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September Delinquency Rate Experiences YoY Rise

According to Intercontinental Exchange, Inc (ICE) data (formerly Black Knight), the national delinquency rate rose to 3.29% in September, up 12 basis points (BPS) from August and up 13BPS year over year, marking only the second—and largest—annual increase in the past 2.5 years. 

Despite the rise in delinquencies, the delinquency rate is still 71 points below September 2019, before the COVID-19 pandemic. Loans that were at least 30 days overdue rase by 5.1% (or 48,800 loans) which marks the fourth month of consecutive rises while the 60-day delinquent population extended its own streak of increases by rising 3% (or 8,700 loans) marking six months of increases. 

At the national level, serious delinquencies (90 or more days past due) rose by 7,000 to 455,000, but remain 6.7% below September 2019 levels. 

While overall delinquencies have risen, the number of loans in active foreclosure fell to 214,000 in September, its lowest point since March 2022 and some 25% below 2019 pre-pandemic levels. 

Foreclosure starts also declined, falling by 20.4% in September to 25,400, with completed sales falling by 8% from the month prior. 

By the numbers: 

Total U.S. loan delinquency rate (loans 30 or more days past due, but not in foreclosure): 3.29% 

Month-over-month change: 3.67% 

Year-over-year change: 4.27% 


Total U.S. foreclosure pre-sale inventory rate: 0.40% 

Month-over-month change: -0.41% 

Year-over-year change: -7.18% 


Total U.S. foreclosure starts: 25,000 

Month-over-month change: -20.45% 

Year-over-year change: 4.81% 


Monthly prepayment rate (SMM): 0.45% 

Month-over-month change: -15.51% 

Year-over-year change: -25.74% 


Foreclosure sales: 6,400 

Month-over-month change: -7.52% 

Year-over-year change: -6.42% 


Number of properties that are 30 or more days past due, but not in foreclosure: 1,749,000 

Month-over-month change: 64,000 

Year-over-year change: 96,000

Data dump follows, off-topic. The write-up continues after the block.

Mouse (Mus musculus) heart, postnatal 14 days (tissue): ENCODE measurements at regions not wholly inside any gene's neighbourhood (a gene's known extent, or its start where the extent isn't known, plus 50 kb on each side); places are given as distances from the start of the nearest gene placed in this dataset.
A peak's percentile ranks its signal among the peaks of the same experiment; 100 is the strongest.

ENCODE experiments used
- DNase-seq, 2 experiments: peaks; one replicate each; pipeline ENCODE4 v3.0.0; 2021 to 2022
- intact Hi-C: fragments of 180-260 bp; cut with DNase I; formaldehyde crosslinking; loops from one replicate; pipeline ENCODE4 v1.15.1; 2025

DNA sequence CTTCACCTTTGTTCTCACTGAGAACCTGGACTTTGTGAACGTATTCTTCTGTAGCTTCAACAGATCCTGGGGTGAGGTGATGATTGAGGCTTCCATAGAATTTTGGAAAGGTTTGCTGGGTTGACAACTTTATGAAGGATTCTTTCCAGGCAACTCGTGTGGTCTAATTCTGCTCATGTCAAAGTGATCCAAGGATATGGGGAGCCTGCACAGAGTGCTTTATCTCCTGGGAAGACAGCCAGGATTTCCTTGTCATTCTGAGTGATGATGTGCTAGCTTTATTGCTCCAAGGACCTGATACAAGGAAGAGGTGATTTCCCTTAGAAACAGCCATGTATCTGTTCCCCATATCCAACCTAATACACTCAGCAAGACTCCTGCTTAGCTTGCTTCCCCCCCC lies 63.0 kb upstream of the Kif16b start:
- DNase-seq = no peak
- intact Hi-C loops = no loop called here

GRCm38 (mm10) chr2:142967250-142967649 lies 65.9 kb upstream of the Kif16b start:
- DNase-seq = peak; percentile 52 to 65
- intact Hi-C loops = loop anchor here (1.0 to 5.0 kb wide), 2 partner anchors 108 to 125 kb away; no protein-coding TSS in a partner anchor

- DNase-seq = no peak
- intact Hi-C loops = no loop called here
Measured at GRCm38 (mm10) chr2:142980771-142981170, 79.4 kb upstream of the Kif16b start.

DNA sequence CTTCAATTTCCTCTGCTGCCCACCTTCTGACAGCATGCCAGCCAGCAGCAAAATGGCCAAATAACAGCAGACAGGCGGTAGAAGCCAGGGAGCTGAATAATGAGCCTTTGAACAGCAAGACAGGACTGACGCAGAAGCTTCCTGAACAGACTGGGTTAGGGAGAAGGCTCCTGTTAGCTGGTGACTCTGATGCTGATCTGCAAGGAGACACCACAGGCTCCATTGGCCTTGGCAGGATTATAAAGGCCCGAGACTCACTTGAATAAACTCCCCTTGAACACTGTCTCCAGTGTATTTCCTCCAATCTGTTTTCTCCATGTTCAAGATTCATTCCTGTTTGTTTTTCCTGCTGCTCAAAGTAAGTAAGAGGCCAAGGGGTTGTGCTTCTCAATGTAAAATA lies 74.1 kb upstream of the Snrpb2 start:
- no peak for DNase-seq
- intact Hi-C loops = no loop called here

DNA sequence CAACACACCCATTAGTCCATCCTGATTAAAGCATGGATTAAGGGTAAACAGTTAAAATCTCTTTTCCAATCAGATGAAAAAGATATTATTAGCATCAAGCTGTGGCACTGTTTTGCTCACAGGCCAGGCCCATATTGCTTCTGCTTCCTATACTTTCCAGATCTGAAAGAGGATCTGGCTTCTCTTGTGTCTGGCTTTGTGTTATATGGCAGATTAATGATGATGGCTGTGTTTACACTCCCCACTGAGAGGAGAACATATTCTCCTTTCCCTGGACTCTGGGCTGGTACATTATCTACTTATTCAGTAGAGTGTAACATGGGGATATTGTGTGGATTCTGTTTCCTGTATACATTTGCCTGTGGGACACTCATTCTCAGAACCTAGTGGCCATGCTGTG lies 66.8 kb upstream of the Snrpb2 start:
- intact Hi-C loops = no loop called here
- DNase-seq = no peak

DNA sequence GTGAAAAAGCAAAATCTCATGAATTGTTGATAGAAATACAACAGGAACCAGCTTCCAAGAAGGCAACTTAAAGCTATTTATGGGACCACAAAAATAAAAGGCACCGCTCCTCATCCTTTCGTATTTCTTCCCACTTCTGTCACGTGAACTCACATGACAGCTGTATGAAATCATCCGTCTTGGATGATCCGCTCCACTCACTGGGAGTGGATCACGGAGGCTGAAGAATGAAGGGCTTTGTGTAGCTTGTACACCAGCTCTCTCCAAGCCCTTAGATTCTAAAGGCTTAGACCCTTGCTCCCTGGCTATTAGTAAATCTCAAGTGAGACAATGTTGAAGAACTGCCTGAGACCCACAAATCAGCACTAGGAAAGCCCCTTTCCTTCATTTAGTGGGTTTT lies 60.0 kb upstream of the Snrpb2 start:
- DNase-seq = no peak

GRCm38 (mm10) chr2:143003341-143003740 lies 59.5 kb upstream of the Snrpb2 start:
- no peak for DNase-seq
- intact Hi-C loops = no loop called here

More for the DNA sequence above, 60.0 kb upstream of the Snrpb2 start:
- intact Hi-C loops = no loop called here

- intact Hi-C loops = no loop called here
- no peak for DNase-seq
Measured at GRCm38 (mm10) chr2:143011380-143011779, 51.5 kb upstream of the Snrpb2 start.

Number of properties that are 90 or more days past due, but not in foreclosure: 455,000 

Month-over-month change: 7,000 

Year-over-year change: -132,000 


Number of properties in foreclosure pre-sale inventory: 214,000 

Month-over-month change: -1,000 

Year-over-year change: -13,000 


Number of properties that are 30 or more days past due or in foreclosure: 1,963,000 

Month-over-month change: 64,000 

Year-over-year change: 83,000 


Top five States by Non-Current Percentage: 

Mississippi: 7.92 % 

Louisiana: 7.40 % 

Alabama: 5.63 % 

Indiana: 5.12 % 

Pennsylvania: 5.04 % 


Bottom Five States by Non-Current Percentage: 

California: 2.15  

Idaho: 2.13 %  

Montana: 2.05 % 

Washington: 2.01 % 

Colorado: 1.95 % 


Top Five States by 90+ Days Delinquent Percentage: 

Mississippi: 2.16 % 

Louisiana: 1.85 % 

Alabama: 1.46 % 

Arkansas: 1.21 % 

Georgia: 1.19 % 


Top Five States by 12-Month Change in Non-Current Percentage: 

Rhode Island: -9.28 % 

Alaska: - 6.73 % 

Connecticut: -4.36 % 

District of Columbia: -4.16 %  

New York: -3.99 % 


Bottom Five States by 12-Month Change in Non-Current Percentage: 

Idaho: 16.65 % 

South Dakota: 13.18 % 

Hawaii: 13.10 % 

Louisiana: 10.53 % 

Arizona: 8.98 % 


Donna Schmidt, the Managing Director for DLS Servicing commented on the report:

"With the increase in property values, the foreclosure rate remains muted because borrowers in default can sell their homes to recapture their equity," Schmidt said. "The workout options offered by the GSE and government insurers work best in a low-interest rate environment. But when rates are as high as they are, it exhausts the workout flexibility in one reinstatement."

"For example, the target is to lower the borrower’s payment with a combination of interest rate adjustments, term extensions and principal deferments. Payment relief is easier in a lower interest rate environment – but when rates are high, the need for more principal deferment increases," Schmidt continued. "All entities limit the amount of principal deferment to 30% of the unpaid principal balance. We are seeing more workouts exhaust the 30% limit in just one workout attempt – leaving borrowers with nothing left to assist them in a future default."

"This means that we will eventually see an uptick in defaults and more homes on the market to avoid foreclosure," Schmidt concluded. "It depends if this increase will happen slowly over time, or if recessionary pressures will lead to a faster pace. If faster, then we should see a stabilization and even reduction in home prices is some markets. Time will tell."


Click here to view the report in its entirety.

About Author: Kyle G. Horst

Kyle G. Horst is a reporter for DS News and MReport. A graduate of the University of Texas at Tyler, he has worked for a number of daily, weekly, and monthly publications in South Dakota and Texas. With more than 10 years of experience in community journalism, he has won a number of state, national, and international awards for his writing and photography including best newspaper design by the Associated Press Managing Editors Group and the international iPhone photographer of the year by the iPhone Photography Awards. He most recently worked as editor of Community Impact Newspaper covering a number of Dallas-Ft. Worth communities on a hyperlocal level. Contact Kyle G. at [email protected].

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